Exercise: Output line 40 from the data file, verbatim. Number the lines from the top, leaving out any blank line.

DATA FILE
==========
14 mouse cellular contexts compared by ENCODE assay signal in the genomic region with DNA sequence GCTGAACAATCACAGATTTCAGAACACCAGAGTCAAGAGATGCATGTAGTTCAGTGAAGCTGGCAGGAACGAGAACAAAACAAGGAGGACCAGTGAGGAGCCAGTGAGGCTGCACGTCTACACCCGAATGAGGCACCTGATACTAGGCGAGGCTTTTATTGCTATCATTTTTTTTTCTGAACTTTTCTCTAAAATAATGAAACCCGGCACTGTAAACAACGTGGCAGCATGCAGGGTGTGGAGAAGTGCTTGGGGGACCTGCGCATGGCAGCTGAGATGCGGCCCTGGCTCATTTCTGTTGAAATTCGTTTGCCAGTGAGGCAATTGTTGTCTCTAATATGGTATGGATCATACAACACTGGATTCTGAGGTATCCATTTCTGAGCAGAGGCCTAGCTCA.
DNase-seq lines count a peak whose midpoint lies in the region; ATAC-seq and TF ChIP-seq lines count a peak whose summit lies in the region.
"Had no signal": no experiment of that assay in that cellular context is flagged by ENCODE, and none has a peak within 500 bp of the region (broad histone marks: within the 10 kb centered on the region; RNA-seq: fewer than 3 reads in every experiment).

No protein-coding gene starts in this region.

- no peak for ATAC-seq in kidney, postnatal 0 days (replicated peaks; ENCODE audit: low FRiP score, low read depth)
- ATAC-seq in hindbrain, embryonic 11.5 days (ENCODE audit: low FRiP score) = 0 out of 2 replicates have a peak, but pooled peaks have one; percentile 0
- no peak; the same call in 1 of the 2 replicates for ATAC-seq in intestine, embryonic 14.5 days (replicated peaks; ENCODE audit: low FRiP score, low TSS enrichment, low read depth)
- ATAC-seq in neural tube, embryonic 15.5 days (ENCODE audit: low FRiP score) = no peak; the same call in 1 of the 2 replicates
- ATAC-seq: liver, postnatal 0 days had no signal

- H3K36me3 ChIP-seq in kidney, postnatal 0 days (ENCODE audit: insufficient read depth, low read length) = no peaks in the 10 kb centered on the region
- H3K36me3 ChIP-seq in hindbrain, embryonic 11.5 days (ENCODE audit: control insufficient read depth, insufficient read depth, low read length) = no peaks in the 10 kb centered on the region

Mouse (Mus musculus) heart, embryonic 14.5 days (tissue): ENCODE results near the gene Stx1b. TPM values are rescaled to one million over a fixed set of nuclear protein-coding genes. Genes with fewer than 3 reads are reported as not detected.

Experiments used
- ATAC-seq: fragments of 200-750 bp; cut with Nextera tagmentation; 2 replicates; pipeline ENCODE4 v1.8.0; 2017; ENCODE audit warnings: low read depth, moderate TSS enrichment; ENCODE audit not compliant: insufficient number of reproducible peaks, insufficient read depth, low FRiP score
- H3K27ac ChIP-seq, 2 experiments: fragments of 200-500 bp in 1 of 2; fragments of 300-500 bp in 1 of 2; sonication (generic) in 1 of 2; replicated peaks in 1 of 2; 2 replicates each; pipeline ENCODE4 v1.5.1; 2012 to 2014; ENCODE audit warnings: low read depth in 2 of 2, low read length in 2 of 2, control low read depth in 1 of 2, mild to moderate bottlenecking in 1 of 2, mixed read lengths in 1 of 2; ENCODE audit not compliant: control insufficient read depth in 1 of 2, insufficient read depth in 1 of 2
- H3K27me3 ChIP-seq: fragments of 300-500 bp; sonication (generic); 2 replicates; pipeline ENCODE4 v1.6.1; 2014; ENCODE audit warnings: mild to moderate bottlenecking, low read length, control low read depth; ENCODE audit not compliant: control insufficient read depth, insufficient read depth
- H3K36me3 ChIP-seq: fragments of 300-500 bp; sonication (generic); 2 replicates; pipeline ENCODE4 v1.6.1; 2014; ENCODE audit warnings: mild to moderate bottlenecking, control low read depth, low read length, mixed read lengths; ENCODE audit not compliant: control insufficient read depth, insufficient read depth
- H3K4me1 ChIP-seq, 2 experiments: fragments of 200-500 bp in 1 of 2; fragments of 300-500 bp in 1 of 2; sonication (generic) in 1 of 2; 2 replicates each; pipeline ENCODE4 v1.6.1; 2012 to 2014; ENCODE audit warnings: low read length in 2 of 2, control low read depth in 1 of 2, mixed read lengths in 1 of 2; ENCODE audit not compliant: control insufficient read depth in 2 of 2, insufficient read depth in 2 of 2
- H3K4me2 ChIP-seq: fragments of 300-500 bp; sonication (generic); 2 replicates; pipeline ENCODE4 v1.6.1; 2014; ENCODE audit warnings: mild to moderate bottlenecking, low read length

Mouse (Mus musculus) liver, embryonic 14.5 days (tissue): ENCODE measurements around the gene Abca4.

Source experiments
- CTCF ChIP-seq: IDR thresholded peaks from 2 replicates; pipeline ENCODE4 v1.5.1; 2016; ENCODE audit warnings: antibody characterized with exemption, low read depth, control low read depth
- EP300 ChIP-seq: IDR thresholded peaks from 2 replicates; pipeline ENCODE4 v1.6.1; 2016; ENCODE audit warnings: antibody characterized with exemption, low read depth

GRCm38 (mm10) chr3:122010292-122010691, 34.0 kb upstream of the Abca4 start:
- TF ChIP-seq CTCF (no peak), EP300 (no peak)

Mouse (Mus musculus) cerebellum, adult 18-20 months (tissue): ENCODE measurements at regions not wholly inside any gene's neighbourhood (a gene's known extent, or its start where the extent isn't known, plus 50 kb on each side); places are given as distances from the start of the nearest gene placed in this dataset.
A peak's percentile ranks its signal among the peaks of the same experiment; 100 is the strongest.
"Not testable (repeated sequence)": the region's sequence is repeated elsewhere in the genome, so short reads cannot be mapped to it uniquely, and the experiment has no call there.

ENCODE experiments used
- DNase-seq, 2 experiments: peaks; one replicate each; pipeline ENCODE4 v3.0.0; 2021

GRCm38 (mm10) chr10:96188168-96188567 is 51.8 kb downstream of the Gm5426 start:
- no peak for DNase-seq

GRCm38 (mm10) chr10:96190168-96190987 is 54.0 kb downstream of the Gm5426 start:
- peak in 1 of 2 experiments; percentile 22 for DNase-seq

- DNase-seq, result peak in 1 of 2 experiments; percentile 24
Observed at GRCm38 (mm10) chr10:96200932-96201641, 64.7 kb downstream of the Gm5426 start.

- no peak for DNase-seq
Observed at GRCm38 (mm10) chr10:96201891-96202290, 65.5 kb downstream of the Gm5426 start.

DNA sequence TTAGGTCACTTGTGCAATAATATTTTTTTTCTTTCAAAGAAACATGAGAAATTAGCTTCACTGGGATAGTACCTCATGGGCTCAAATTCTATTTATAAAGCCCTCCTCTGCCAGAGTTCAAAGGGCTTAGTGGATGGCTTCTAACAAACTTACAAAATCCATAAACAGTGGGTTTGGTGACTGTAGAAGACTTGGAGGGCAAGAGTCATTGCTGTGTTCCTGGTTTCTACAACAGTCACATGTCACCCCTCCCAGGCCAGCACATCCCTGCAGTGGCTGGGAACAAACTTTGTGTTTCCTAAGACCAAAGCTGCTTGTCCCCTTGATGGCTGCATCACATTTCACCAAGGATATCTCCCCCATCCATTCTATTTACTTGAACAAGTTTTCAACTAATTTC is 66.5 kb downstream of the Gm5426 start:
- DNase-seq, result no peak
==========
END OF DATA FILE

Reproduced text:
- DNase-seq, result no peak